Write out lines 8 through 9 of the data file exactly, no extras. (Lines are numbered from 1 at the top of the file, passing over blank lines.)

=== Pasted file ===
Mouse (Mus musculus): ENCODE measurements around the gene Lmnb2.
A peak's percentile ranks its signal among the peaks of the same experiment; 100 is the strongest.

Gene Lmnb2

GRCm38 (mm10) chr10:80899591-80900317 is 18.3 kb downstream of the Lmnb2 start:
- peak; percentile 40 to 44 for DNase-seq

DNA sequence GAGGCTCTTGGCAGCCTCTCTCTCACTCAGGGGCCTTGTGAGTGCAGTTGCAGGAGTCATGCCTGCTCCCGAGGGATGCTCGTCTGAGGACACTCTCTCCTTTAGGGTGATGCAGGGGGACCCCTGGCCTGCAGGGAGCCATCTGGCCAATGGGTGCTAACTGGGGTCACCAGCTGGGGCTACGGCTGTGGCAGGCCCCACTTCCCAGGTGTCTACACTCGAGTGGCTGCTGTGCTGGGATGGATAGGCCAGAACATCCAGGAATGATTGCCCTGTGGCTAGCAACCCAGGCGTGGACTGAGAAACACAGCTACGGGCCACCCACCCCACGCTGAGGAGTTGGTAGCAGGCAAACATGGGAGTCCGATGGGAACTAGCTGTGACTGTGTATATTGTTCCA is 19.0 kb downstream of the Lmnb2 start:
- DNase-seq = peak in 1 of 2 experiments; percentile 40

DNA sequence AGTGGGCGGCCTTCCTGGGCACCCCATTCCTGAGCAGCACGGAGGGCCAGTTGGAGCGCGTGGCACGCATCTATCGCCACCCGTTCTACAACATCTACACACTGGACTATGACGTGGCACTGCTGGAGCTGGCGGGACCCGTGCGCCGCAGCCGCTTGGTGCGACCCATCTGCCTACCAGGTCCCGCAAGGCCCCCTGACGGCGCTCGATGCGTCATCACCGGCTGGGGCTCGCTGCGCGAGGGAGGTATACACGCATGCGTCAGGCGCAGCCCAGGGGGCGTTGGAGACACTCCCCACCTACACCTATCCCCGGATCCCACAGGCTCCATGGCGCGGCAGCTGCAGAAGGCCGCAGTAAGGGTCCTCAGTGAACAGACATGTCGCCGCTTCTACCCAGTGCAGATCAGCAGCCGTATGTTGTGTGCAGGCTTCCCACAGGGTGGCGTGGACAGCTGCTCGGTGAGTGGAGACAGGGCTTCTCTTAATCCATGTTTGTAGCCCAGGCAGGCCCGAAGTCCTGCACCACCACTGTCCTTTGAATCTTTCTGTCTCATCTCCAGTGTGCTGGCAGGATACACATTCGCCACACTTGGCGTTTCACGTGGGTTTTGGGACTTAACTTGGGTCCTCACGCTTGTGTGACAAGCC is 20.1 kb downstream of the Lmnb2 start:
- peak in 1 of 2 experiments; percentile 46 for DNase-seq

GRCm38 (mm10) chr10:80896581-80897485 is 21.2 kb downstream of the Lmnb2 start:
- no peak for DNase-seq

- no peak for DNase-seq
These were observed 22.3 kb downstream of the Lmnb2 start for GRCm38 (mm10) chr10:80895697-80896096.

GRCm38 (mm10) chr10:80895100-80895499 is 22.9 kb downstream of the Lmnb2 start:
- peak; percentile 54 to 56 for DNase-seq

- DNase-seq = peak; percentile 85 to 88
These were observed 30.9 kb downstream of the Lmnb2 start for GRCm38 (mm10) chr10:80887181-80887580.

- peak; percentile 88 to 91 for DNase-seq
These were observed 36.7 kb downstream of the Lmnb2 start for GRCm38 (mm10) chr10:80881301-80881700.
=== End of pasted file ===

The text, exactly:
DNA sequence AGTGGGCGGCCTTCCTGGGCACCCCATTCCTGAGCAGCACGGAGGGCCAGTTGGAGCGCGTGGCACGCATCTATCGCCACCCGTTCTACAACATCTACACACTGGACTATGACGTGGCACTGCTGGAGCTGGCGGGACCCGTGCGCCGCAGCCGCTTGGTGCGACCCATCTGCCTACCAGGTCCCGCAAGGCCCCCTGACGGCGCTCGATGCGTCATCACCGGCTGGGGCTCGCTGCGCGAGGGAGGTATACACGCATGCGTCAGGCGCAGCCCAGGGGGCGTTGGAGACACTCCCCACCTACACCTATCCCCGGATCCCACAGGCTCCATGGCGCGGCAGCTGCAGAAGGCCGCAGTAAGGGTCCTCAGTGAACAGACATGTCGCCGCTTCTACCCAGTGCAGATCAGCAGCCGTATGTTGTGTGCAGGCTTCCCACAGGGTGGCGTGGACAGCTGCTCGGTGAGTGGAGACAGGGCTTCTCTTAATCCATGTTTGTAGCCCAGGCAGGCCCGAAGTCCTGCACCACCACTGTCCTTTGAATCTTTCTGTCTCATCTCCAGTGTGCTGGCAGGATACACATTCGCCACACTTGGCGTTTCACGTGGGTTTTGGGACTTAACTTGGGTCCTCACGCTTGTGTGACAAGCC is 20.1 kb downstream of the Lmnb2 start:
- peak in 1 of 2 experiments; percentile 46 for DNase-seq